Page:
With that being said, this is another “good news is bad news” situation when it comes to inflation, especially when looking at wage growth. While wage inflation continued to cool further in January, average hourly earnings increased at a quicker-than-expected pace in 2022. This dampens market expectations that the Federal Reserve is getting closer to pausing its monetary policy tightening cycle.
Home sales and prices continue to fall from their previous highs, which should eventually translate to a drop in Shelter inflation in the coming months.
However, mortgage rates have also fallen slightly from their highs in October/November 2022. It remains to be seen if this will have an impact on home sales/prices or not.
According to FactSet, the bottom-up target price target for the S&P 500 over the next 12 months is 4554, which is ~9% above the closing price of 4164. At the sector level, the Energy (+18.1%) sector is expected to see the largest price increase. On the other hand, the Real Estate (3.8%) and Materials (+4.6%) sectors are expected to see the smallest price increases.
Even with the recent uptick in stock prices to start the year, valuations remain fairly in line with 25-year averages. While not technically a “buyer’s market” across the board, this does provide confidence that the broader US stock market is not excessively overvalued and corporate earnings remain resilient.
Short-term interest rates continue to remain attractive compared with longer-term bonds, which illustrates that the yield curve remains inverted.
From a performance standpoint, short-term bond prices have fallen while intermediate-long term bond prices have increased this year. This outperformance of intermediate-long term bonds versus shorter-term bonds is a reversal from last year when short-term bonds far outpaced their intermediate-long counterparts.
If the Fed slows its rate hike cycle in the coming months and these rate levels peak, bond returns may get a boost if investors seek to lock in these higher rates.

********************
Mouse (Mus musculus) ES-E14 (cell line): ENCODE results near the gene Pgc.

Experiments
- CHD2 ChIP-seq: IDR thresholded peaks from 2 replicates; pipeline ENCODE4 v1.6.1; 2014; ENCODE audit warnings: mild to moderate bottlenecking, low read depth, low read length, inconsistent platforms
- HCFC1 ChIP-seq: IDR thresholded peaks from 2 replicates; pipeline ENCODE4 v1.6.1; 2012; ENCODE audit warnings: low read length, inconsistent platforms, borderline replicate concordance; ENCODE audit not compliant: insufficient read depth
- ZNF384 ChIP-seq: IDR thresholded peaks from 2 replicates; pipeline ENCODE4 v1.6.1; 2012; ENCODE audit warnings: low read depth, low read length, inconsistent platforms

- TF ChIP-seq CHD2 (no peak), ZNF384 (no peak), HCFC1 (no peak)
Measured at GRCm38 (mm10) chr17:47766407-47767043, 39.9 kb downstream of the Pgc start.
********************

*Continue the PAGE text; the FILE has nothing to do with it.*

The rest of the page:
Registered Representative of Sanctuary Securities Inc. and Investment Advisor Representative of Sanctuary Advisors, LLC. Securities offered through Sanctuary Securities, Inc., Member FINRA, SIPC. Advisory services offered through Sanctuary Advisors, LLC., a SEC Registered Investment Advisor. Tenet Wealth Partners is a DBA of Sanctuary Securities, Inc. and Sanctuary Advisors, LLC. The information provided in this communication was sourced by Tenet Wealth Partners through public information and public channels and is in no way proprietary to Tenet Wealth Partners, nor is the information provided Tenet Wealth Partner’s position, recommendation or investment advice. Tenet makes no representations as to the accuracy and completeness of information provided herein. Any investment discussed may not be suitable for all investors. Investors must make their own decisions based on their specific investment objectives and financial circumstances. Additional information available upon request. This material is provided for informational/educational purposes only. This material is not intended to constitute legal, tax, investment or financial advice. Investments are subject to risk, including but not limited to market and interest rate fluctuations. Any performance data represents past performance which is no guarantee of future results. Prices/yields/figures mentioned herein are as of the date noted unless indicated otherwise. All figures subject to market fluctuation and change. Additional information available upon request.